Monday, 14 December 2015

Economic Consequences from the Enforcement of Deflationary Policies in Greece and the Case of Greek Shipping

"La democracie c' est s’addresser a l’intelligence des citoyens plutot que d’exciter leur peurs."

Francois Hollande, October 2015

The underlying intention of this presentation has been to provide an answer to the apparent inconsistency between the declared objective of assisting the Greek economy go back to economic development and the means presently employed to achieve this. The ailing Greek economy has been obliged to undergo a severe austerity programme over a lengthy period at a time of world recession as a precondition for receiving economic facilitation to stay in the Eurozone and return to economic development.

The designers of this policy should firstly explain to the economic community how the aim of putting the country back on the road to economic development is served though austerity policies. So far none has bothered to explain and, alarmingly, none has asked for such an explanation. The cost of applying this fundamentally flawed approach on Greece has raised questions as the country’s economic magnitudes – and its population – have been paying a heavy cost:
  • Unemployment has risen twenty percentage points from six to twenty six percent,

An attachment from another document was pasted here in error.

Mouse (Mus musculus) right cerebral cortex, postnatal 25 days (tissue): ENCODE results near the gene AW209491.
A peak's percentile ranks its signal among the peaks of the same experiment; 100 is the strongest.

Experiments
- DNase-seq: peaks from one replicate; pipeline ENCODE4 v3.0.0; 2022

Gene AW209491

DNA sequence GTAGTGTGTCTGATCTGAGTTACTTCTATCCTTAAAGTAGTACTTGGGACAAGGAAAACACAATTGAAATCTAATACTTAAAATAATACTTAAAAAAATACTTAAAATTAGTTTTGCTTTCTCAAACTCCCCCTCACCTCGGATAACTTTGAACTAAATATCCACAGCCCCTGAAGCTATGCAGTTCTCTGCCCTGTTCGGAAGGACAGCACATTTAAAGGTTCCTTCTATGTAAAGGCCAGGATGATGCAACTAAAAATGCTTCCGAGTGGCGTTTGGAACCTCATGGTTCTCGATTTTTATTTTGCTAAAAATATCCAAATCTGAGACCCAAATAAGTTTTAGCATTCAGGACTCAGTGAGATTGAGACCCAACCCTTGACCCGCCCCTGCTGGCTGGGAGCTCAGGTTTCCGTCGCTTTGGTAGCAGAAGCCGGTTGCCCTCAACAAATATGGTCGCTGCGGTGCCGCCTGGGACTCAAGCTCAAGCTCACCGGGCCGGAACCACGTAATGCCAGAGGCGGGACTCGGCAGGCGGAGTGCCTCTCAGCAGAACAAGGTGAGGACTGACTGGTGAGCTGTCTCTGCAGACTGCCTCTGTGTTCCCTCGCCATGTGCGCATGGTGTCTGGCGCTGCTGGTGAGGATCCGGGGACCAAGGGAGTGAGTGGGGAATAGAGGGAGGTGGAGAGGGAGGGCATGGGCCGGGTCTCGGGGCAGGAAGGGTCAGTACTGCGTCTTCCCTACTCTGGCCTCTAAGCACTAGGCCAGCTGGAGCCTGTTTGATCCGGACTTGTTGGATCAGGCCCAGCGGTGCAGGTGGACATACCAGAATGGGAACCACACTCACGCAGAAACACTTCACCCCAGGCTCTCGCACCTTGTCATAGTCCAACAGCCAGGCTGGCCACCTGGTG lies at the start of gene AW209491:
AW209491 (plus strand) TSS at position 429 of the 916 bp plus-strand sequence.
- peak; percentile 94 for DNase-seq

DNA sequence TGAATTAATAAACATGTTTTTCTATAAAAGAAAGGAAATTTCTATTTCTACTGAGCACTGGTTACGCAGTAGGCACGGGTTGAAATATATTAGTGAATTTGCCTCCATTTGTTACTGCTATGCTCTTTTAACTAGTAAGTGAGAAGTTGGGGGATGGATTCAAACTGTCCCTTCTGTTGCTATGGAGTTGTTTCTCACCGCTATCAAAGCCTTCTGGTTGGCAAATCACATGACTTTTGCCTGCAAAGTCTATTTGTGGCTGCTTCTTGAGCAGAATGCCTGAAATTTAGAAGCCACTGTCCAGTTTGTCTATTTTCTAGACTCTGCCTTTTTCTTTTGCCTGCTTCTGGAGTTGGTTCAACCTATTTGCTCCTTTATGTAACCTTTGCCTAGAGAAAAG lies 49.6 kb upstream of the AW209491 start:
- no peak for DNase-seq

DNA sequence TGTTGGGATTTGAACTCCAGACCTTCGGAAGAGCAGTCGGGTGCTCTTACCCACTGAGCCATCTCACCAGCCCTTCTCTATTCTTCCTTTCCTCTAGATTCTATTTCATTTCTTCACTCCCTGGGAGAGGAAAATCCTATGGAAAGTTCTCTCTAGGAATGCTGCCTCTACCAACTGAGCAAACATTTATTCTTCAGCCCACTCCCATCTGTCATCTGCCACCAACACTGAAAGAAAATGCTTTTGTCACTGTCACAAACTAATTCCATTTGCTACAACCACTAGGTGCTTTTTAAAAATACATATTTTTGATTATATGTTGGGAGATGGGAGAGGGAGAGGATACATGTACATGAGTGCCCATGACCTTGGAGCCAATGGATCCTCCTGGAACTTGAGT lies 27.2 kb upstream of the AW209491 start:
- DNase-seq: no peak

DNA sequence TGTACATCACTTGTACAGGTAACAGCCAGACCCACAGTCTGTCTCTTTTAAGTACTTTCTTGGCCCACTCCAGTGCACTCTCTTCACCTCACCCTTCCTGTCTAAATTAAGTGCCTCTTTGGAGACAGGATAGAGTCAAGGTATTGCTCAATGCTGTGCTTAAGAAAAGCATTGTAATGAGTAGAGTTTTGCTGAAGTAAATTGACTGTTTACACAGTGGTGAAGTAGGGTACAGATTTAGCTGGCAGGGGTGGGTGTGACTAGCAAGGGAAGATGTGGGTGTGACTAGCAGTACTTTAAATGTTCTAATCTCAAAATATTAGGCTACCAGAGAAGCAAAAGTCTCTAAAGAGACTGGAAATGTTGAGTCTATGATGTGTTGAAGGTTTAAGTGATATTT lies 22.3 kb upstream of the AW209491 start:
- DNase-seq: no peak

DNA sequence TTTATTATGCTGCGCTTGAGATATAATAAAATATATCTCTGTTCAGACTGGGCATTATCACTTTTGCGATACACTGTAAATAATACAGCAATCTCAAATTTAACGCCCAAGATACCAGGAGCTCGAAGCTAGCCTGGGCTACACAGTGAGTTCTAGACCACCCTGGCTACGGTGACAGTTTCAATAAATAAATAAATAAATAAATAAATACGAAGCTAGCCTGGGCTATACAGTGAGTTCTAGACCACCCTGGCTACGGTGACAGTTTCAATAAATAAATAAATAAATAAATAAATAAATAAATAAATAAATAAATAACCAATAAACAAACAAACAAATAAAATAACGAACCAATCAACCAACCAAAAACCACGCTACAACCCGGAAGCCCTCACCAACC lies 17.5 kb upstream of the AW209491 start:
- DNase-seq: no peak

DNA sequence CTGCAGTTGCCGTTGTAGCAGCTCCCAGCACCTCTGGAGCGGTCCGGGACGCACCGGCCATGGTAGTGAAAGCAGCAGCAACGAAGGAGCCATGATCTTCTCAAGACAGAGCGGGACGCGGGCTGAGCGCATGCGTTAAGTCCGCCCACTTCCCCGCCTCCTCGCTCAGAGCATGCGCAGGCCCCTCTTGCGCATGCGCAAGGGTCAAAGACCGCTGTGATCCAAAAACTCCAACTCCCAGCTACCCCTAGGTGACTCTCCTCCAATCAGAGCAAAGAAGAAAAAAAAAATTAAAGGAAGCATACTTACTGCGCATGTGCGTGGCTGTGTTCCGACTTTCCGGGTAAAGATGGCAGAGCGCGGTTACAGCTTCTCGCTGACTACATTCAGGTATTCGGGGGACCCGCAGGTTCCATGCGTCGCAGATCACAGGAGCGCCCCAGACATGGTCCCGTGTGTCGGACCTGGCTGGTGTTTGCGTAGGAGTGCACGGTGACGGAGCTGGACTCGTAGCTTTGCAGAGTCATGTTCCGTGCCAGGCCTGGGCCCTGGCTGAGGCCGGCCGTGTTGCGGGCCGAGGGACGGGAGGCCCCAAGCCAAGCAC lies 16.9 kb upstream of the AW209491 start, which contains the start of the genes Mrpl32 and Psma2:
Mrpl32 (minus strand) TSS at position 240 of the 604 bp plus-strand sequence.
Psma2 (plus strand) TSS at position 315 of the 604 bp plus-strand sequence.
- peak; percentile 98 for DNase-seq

• the GDP has shrunk by twenty four percent in just six years,
  • the disposable income has plummeted by thirty one percent in five years, and
  • private bank deposits have been depleted by a quarter as citizens-many of them out of work- have been trying desperately to maintain their living standards.

Minimum wage provisions and pensions have been slashed, social security funds have been looted, public health barely exists and amid this horizontal destruction mania there are institutions such as IOBE suggesting this is the only way. It is evident something does not click. Instead of seeing a return to economic growth we see a consistent economic decline – as manifested by the receding GDP – and no reason why this is going to change. The opposite in fact is the case, the capital controls introduced last summer have further impacted negatively private spending and public revenues have presently a gaping hole as a consequence.

What we have seen so far is that economic facilitation to stay in the Eurozone through Eurogroup and Troika designed policies do not lead Greece back to economic growth, they do the exact opposite instead at the rate of an average 4% shrinkage every year. So there is an antithesis between declared intentions and actual outcome. As the outcome cannot be disputed, the Greek economy is still on the brink of collapse while debt is rising, it is the declared intentions where the problem lies. One wonders if there has been an error, an accident, or a lack of knowledge on the part of the designers of these policies.

Regrettably no such allegation can stand to serious scrutiny as we are talking about professionals of high caliber overseeing the effects of their policies over a long time period. The choice of austerity and deflation has therefore been deliberate and in knowledge of what it would cause. Why then a member of the Eurozone should be treated like this?